By Dr Ellen Welch, GP
Ms M, 42 years old, presented recurrently to her GP with widespread pruritis over her entire body and scalp. A reasonable period of topical treatments in primary care failed to improve her symptoms and she was referred to a consultant dermatologist, Dr H.
Dr H reviewed Ms M on four occasions over the following six months. During each consultation, a specialist nurse was present who watched Dr H carry out a detailed full body examination on Ms M, using magnification with a dermatoscope to visualise her skin lesions.
Dr H found no evidence of scabies infestation on examination, and reached a diagnosis of a prurigo-type eczema with a possible underlying contact dermatitis. Histopathological examination of Ms M’s skin biopsy also confirmed a diagnosis of nodular prurigo. She was prescribed a potent topical steroid and oral prednisolone, which produced some symptomatic improvement.
Unhappy with the lack of a complete resolution of her symptoms, Ms M sought a second dermatology opinion and was diagnosed with scabies following the identification of what appeared to be a burrow. She was given antiscabetic treatment, with no sustained response, and subsequently required further prednisolone, PUVA treatment and eventually dapsone to control her symptoms. Dapsone is a sulphonamide antibiotic, used to treat a variety of skin conditions unresponsive to first line therapy. It requires careful laboratory monitoring to avoid anaemia, and would not be used as a treatment for scabies.
Ms M made a claim against Dr H, complaining that she had failed to recognise that her symptoms were due to scabies, and that Dr H had failed to perform any diagnostic tests such as skin scrapings to establish the diagnosis. Ms M claimed that the failure to diagnose scabies caused her months of itching, scratching and pain before she received the correct treatment, and that the delay had led to the development of nodular prurigo, scarring, and severe psychological trauma.
An expert dermatologist reviewed the case records and found that Dr H’s practice was in accordance with that of a responsible body of dermatologists. It was concluded that Dr H conducted a diligent search for the scabies mite using a dermatoscope, but that no lesions were present on which to base a diagnosis.
The expert explained that the diagnosis of scabies is based on the visual appearance of the burrow track or of the parasite itself, and skin scrapings were not necessary. In his opinion, if burrows were not found after such a detailed examination, witnessed by a nurse, it was unlikely any scabies were present at that time. He remarked that the distribution of Ms M’s rash was also completely outside the normal pattern of scabies, as it involved the scalp and ears and the symptoms recurred after a transient response to antiscabetic medication – requiring further treatments and eventually dapsone for long term suppression.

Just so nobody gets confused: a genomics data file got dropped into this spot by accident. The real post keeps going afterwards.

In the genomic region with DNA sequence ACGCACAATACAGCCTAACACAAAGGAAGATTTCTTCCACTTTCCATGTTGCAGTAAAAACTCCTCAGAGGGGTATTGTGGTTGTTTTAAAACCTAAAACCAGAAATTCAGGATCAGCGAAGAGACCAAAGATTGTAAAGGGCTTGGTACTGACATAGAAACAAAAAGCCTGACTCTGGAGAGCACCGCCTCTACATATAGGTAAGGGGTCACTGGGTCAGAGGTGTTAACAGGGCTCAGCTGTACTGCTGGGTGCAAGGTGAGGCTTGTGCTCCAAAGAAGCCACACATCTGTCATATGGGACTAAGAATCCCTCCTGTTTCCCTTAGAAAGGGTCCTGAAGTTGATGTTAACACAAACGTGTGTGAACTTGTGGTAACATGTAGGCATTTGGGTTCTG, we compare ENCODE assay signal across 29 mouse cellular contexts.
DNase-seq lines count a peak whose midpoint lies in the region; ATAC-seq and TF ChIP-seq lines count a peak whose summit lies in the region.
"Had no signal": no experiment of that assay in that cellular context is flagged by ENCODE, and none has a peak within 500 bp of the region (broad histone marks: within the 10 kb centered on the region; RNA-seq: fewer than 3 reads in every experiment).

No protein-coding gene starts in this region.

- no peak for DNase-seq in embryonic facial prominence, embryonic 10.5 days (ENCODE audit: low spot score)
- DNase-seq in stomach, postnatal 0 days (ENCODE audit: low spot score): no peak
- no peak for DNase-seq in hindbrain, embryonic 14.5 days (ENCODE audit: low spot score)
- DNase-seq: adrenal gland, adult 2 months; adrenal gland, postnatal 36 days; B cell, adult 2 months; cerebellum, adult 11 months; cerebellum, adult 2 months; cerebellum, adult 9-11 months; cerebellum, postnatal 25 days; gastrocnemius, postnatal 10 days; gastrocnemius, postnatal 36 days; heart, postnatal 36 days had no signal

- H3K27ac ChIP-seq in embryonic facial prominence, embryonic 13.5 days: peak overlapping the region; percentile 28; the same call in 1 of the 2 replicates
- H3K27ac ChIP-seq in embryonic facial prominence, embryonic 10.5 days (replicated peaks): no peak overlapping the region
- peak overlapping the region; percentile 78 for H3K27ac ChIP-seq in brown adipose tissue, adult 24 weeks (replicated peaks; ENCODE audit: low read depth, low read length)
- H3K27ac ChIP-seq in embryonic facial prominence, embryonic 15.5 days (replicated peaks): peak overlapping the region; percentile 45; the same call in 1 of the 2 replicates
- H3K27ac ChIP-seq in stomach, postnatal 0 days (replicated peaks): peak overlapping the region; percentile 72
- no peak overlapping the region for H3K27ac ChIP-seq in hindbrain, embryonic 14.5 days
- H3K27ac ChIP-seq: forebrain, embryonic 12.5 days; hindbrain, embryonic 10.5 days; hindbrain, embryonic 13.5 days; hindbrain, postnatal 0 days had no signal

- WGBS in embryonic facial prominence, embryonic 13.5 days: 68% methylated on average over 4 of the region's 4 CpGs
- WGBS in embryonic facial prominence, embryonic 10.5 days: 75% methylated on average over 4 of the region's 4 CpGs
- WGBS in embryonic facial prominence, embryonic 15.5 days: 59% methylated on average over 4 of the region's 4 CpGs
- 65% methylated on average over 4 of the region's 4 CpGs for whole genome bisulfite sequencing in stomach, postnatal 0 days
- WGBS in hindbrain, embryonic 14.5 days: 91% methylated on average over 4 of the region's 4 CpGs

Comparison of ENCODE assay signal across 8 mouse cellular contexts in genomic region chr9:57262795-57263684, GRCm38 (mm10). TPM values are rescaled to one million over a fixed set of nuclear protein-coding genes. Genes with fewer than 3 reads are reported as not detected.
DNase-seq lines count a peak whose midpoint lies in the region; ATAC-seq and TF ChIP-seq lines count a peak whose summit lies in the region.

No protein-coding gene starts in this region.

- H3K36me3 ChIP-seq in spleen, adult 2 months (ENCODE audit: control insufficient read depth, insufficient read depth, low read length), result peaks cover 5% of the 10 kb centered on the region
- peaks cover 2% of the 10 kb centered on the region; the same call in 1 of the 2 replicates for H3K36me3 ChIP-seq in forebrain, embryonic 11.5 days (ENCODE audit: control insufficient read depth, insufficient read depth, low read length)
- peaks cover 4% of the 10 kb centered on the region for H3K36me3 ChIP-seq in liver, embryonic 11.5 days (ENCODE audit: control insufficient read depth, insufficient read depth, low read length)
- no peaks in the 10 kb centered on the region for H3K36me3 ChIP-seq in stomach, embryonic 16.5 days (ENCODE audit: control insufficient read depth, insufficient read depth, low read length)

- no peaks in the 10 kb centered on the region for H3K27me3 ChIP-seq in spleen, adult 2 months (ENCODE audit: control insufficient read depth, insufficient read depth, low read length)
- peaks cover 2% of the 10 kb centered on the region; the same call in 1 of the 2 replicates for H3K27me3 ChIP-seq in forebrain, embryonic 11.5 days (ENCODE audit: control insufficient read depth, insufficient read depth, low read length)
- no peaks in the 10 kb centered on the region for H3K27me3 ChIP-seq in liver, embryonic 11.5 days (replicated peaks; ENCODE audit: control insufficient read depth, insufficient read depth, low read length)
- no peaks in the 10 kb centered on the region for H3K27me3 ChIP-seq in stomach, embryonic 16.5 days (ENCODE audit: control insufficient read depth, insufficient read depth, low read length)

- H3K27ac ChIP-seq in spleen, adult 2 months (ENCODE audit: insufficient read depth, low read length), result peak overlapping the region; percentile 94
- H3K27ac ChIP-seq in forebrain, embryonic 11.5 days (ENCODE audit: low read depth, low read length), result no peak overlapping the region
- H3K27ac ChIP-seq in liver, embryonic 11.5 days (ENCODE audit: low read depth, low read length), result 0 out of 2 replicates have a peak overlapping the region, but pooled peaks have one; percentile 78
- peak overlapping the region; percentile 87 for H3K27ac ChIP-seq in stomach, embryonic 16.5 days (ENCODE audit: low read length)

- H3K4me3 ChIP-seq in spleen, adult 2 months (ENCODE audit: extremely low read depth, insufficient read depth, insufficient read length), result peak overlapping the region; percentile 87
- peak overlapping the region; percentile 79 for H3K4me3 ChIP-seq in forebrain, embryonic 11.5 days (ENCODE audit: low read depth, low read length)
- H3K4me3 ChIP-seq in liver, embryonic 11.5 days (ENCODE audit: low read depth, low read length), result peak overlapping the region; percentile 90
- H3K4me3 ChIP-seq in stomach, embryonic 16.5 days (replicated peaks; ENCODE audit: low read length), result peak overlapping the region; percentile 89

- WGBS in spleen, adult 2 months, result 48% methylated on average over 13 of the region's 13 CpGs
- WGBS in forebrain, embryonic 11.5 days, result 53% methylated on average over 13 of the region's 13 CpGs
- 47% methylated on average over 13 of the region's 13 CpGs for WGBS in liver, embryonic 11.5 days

Furthermore, the expert noted that Ms M’s partner had remained rash and symptom free throughout the two years Ms M had been suffering with these symptoms, and if she had indeed had scabies, then he would have expected her partner to have been also infected. He supported as reasonable Dr H’s diagnosis of severe widespread eczema complicated by nodular prurigo, which was confirmed on histological examination of a skin biopsy.
However, the expert went on to comment that Ms M’s widespread excoriations could have destroyed any evidence of scabies infestation, and that the potent topical steroids and oral steroids she was reasonably prescribed could have over time exacerbated an infestation of scabies, enabling the dermatologist who provided the second opinion to detect a scabetic lesion.
In conclusion, it was considered that Ms M suffered from long-term severe eczema with, at times, seborrheic features and nodular prurigo verified by biopsy. There was suspicion but no proof that scabies may have been present at some point, and the clinical course of the condition was within the range of that expected in severe eczema. If scabies was present, it was mixed in with a severe to gross degree of eczema/dermatitis and nodular prurigo.
The claim against Dr H was subsequently discontinued.
- Scabies is an itchy skin condition caused by Sarcoptes scabiei, a tiny burrowing mite. The word scabies comes from the Latin scabere, to scratch. One of the first symptoms is intense itching, especially at night. Management involves the application of topical antiscabetic treatment to all areas of the body for both the patient and household members and sexual contacts, together with decontamination of bedding, clothing and towels.
- From a medicolegal perspective, there is no breach of duty if practice does not fall below a reasonable standard; it is thus possible to miss a diagnosis of scabies without negligence if, as in this case, a patient is examined thoroughly and carefully with a view to the possibility of scabies being present, but no diagnostic lesions are found.
- In this particular case, there were a number of strong factual points that supported the absence of scabies at the time the Ms M attended Dr H, which once again highlights the importance of detailed medical record-keeping with every consultation. Having a chaperone present during examination also provides corroborative evidence of practice, should an issue be raised afterwards.